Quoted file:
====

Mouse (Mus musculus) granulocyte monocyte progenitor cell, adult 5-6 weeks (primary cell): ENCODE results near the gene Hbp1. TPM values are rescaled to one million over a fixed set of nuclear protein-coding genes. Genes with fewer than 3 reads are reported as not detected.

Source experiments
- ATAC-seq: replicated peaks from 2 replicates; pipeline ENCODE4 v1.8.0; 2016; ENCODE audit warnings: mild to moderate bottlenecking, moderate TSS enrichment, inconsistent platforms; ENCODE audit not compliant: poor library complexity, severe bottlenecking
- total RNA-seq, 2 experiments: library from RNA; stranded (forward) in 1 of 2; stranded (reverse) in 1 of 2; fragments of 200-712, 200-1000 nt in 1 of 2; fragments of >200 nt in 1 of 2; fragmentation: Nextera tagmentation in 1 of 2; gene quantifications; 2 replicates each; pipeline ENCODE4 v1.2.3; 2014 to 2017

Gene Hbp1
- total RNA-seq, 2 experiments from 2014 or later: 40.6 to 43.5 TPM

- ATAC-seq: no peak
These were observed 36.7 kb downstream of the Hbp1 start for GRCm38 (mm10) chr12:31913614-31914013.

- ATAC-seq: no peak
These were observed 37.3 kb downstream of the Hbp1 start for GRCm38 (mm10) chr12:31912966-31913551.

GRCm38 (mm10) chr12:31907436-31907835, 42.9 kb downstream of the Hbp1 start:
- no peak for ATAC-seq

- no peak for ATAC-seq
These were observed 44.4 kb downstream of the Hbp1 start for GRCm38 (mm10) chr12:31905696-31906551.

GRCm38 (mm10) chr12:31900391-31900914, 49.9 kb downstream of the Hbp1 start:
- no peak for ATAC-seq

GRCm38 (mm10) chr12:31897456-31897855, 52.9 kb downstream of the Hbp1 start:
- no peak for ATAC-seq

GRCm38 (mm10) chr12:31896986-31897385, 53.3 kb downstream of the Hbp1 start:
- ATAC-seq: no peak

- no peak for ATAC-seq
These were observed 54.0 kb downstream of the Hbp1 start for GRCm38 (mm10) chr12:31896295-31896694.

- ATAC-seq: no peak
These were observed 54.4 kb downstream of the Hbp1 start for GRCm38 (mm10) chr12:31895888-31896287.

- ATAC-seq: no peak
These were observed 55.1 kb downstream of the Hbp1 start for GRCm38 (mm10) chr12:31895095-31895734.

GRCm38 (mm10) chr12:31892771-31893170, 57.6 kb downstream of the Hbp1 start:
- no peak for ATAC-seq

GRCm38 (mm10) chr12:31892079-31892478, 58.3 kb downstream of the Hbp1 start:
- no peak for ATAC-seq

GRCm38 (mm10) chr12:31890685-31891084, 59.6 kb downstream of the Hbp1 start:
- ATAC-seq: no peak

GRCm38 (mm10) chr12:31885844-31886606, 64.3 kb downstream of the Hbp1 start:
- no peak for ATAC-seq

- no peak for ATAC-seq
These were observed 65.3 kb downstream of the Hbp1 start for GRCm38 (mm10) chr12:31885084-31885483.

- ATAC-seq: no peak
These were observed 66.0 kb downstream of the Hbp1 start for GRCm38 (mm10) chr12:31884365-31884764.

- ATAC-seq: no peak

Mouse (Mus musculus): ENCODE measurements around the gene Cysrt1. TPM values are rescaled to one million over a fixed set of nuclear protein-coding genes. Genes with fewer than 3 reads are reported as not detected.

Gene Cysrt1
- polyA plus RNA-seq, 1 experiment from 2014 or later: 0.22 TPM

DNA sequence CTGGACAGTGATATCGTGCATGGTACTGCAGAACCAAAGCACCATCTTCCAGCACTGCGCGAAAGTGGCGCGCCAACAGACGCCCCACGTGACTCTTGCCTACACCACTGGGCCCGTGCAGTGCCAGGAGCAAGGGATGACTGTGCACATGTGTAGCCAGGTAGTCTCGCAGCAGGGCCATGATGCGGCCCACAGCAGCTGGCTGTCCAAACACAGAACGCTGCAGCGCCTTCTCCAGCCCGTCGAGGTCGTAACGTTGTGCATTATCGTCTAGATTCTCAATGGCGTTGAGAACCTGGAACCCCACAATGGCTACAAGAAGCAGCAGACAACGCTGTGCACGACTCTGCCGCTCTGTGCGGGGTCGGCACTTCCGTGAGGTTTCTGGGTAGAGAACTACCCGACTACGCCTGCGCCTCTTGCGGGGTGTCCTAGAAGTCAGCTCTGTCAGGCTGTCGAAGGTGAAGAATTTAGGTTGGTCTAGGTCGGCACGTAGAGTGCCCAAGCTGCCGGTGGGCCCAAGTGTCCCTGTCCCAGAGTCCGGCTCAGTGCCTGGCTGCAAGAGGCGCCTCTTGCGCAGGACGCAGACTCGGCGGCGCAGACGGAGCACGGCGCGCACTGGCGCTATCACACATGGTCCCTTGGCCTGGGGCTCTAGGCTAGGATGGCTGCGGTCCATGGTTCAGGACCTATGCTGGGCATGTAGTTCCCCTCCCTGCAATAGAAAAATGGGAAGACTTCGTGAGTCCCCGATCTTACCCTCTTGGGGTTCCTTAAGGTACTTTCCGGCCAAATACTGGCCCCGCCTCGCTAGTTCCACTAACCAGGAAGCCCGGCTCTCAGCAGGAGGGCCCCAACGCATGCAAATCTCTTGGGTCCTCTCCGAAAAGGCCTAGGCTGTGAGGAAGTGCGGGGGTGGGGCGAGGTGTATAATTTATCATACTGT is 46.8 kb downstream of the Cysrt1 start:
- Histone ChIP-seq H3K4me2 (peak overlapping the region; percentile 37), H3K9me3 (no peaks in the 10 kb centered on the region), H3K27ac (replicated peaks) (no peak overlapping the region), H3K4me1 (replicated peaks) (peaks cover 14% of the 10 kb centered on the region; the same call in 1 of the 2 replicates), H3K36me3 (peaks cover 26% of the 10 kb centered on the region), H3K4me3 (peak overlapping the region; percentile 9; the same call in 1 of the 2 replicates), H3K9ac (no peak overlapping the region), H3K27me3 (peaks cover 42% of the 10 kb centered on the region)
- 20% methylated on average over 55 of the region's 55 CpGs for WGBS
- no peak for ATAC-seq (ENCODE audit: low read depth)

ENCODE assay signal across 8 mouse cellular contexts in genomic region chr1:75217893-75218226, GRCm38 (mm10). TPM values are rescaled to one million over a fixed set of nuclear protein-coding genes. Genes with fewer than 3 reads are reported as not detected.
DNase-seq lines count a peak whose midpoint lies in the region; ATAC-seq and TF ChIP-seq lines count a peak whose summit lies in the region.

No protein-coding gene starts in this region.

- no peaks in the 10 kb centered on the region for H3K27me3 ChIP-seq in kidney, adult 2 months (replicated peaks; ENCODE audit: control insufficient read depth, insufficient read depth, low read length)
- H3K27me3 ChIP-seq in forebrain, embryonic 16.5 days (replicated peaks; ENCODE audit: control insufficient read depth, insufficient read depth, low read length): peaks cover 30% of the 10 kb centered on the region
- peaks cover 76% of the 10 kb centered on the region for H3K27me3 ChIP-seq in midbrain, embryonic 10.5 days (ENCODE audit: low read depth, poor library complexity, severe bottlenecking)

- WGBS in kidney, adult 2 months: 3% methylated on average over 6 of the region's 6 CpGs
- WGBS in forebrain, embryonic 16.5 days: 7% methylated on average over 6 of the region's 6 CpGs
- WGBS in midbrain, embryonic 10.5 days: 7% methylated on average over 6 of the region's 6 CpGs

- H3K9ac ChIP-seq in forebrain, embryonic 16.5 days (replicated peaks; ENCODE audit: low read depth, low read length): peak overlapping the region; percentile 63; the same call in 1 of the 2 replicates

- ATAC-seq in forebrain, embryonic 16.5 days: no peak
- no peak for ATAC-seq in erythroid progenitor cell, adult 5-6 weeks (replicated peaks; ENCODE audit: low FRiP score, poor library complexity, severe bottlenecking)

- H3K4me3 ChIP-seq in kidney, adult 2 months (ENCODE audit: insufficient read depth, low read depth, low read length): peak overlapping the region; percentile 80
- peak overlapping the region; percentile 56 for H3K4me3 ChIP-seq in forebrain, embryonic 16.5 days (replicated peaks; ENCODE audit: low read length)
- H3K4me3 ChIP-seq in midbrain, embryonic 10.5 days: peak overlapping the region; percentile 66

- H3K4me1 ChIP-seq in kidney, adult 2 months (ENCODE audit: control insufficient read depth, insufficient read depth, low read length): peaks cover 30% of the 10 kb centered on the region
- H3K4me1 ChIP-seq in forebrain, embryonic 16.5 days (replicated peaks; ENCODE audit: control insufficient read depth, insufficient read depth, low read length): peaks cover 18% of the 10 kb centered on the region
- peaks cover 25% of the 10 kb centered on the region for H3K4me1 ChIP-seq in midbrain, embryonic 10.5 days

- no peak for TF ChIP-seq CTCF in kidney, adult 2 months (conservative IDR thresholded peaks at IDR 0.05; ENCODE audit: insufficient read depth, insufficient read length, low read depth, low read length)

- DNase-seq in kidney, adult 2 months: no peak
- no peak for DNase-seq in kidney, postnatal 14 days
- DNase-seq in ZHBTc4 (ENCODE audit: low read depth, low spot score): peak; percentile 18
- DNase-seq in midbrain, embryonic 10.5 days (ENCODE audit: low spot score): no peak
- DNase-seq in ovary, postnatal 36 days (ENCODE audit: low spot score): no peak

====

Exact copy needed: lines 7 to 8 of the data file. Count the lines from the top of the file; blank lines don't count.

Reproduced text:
- ATAC-seq: no peak
These were observed 36.7 kb downstream of the Hbp1 start for GRCm38 (mm10) chr12:31913614-31914013.